Even then, long after they moved to Hillmorton she asked herself questions: "Why couldn't we stay? Why couldn't we rebuild?"

It seemed like such a waste and, to her, the house still seemed full of life. It wasn't until the digger ripped through their attic and she saw her ironing board come tumbling out of the roof that she felt empty.

"It's just material," she said.

"But the memories you have are not material. It's what went on there. The beauty I talk about is the memories. We thought we were going to be there for the rest of our lives."

John and Tracy were the last ties to the street, Lynda said. For a long time she would still go down there and park in her old driveway, even though there was no house at the other end of it.

The drive there still made her think of what was.

"It takes you a while to realise you can't go back," she said.

On the night of the final gathering she, Mark and her son, Tyrone, went out the back of the Carlyles' and watched the flames of the bonfire rising into the clear night. She hated the view. It used to look into their dining room. Now she could see clear through to Pages Rd. You could hear the faint rush of traffic.

FIRST IN, FIRST OUT

Steve Hill was the first to move in and the first to leave. He had bought 9 Kia Ora St as a 26-year-old plumber. It was all he could afford. Now, at 54, he did not miss it. He was glad when the place was pulled down. He had spent hours and weeks doing it up and had only just finished a small hockey turf for his daughter when, the next day, the September earthquake struck. At least she got to play on it once, he said.

In the days and weeks after the February quake the Carlyles' became the street hub. After they hooked it up to an artesian well, it was the only water supply. They had a fire going 24 hours a day for hot showers. It brought everyone together, Hill said. He would come home from work and the Carlyes' barbecue would already be going. There would be a line to get a cup of tea and John would call out to him from across the street: "Come on over."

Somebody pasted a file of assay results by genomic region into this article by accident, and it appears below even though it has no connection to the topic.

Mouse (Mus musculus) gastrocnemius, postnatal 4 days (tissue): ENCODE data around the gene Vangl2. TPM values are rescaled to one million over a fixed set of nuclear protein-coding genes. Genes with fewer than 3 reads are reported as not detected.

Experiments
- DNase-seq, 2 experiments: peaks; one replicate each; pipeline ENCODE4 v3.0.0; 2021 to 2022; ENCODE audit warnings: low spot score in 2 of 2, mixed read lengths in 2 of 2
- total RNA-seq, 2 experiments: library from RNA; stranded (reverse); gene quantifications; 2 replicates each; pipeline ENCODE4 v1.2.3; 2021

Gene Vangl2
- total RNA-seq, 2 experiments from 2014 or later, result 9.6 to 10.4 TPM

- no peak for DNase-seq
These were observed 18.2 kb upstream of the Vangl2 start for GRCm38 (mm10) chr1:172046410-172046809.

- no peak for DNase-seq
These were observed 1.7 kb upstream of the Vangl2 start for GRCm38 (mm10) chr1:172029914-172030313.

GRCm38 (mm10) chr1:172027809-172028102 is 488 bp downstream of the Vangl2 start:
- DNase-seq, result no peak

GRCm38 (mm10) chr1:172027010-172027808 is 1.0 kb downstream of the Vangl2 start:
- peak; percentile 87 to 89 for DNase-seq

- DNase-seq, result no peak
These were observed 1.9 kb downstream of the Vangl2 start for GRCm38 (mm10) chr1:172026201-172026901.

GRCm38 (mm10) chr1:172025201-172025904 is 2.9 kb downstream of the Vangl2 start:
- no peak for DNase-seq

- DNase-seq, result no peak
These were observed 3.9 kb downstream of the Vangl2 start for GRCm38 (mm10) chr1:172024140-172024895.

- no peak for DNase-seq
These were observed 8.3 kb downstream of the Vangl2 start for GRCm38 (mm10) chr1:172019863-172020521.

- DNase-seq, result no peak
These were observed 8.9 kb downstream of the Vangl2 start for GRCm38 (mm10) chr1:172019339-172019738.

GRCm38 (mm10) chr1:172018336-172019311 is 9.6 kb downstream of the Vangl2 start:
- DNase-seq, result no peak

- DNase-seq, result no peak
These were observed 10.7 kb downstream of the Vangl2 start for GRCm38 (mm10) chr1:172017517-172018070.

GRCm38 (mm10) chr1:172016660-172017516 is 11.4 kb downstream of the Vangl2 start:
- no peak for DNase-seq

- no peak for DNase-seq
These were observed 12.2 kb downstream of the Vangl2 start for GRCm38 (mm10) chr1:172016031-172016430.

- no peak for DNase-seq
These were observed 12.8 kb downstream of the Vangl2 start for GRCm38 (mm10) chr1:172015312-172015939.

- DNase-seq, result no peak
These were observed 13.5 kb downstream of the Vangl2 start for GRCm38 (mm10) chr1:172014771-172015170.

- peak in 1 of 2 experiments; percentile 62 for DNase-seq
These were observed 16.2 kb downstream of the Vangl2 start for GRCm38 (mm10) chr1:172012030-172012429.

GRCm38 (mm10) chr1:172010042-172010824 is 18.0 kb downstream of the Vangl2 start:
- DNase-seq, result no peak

Hill laughed at the memory. In those days they laughed more than most, he said.

"But you get over things," he said.

"And you have got to move on or you will get stuck in a rut."

His house was part of that rut. It was a part of his life and a great part of it, he said. But he had to move on. Kia Ora St had given him a lesson - you are reliant on those around you. So when the Hills moved to Marine Parade they dropped an invitation into all the surrounding letter boxes. Most of the neighbours came.

RUINED VISION

At the final get together Roseann Gardner could see Tracy was finding it hard.

"You think you are doing all right," Roseann told her.

"But it will hit you sooner or later."

When Roseann moved to Park Parade she cried all the way there. She was leaving behind 22 years in Kia Ora St.

For a long time it felt like she was living in someone else's house, in a foreign place. It was like a strange holiday. The first Christmas at Rosean's new place helped. They had family - sisters, nieces, nephews and aunts. That made the shift concrete. But she did not want to go back to Kia Ora St. It was still sad to see number 11 - her white brick home, cracked and broken. She has never gone back inside.

"It is very sad to see it in the state it's in but you have to look forward," she said.

Before Tracy moved out, she pulled out Roseann's daffodil bulbs and gave them back to her. It was a symbol of something else the neighbourhood gave her.

"We still have our memories and no- one can take those away from us."

SIX FOREVER

Last Sunday, Tracy and John reversed out their driveway for the last time. They moved around the corner into Roseann's old family home while they waited for a title for a patch of land in Rolleston to come through.

They all said they would go back from time to time. They wanted to see what would become of their little street. They would all move on but they would always have their pact. They would always be the Kia Ora six.

- The Press